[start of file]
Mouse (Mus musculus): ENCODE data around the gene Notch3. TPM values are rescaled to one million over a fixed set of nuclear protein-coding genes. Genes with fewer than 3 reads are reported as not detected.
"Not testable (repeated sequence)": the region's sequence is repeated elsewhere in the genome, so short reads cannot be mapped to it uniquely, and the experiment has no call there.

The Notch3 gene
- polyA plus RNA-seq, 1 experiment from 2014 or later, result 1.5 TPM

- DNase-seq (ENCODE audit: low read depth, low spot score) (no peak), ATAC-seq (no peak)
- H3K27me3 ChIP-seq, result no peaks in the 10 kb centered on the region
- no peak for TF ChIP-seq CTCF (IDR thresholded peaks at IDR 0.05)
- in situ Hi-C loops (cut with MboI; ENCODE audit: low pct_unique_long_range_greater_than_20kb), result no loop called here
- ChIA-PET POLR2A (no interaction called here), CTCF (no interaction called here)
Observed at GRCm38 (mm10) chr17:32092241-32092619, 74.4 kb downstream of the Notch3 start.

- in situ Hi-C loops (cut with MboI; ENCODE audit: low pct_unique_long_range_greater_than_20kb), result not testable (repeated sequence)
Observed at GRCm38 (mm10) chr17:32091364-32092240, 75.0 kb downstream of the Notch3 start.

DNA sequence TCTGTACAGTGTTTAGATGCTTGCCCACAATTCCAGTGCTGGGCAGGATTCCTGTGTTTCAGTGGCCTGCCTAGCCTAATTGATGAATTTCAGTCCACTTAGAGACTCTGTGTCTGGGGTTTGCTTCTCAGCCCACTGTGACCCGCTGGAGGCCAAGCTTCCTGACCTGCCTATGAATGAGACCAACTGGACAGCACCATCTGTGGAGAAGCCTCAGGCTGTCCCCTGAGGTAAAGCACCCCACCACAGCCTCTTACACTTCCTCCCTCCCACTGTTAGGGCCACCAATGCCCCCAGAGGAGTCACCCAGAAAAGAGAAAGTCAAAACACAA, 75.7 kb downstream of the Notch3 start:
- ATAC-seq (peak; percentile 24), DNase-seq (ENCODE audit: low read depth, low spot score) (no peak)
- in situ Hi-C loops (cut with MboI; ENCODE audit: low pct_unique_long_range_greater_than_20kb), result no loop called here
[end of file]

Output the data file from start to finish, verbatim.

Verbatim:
Mouse (Mus musculus): ENCODE data around the gene Notch3. TPM values are rescaled to one million over a fixed set of nuclear protein-coding genes. Genes with fewer than 3 reads are reported as not detected.
"Not testable (repeated sequence)": the region's sequence is repeated elsewhere in the genome, so short reads cannot be mapped to it uniquely, and the experiment has no call there.

The Notch3 gene
- polyA plus RNA-seq, 1 experiment from 2014 or later, result 1.5 TPM

- DNase-seq (ENCODE audit: low read depth, low spot score) (no peak), ATAC-seq (no peak)
- H3K27me3 ChIP-seq, result no peaks in the 10 kb centered on the region
- no peak for TF ChIP-seq CTCF (IDR thresholded peaks at IDR 0.05)
- in situ Hi-C loops (cut with MboI; ENCODE audit: low pct_unique_long_range_greater_than_20kb), result no loop called here
- ChIA-PET POLR2A (no interaction called here), CTCF (no interaction called here)
Observed at GRCm38 (mm10) chr17:32092241-32092619, 74.4 kb downstream of the Notch3 start.

- in situ Hi-C loops (cut with MboI; ENCODE audit: low pct_unique_long_range_greater_than_20kb), result not testable (repeated sequence)
Observed at GRCm38 (mm10) chr17:32091364-32092240, 75.0 kb downstream of the Notch3 start.

DNA sequence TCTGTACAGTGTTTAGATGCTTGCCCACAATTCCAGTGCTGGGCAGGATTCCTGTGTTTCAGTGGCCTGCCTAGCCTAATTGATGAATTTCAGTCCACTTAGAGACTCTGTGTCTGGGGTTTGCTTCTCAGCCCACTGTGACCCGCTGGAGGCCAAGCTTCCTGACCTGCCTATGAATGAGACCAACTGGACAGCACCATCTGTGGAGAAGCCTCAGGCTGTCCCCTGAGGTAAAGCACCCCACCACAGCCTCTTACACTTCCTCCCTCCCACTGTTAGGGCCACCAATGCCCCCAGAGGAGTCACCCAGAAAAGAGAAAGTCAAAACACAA, 75.7 kb downstream of the Notch3 start:
- ATAC-seq (peak; percentile 24), DNase-seq (ENCODE audit: low read depth, low spot score) (no peak)
- in situ Hi-C loops (cut with MboI; ENCODE audit: low pct_unique_long_range_greater_than_20kb), result no loop called here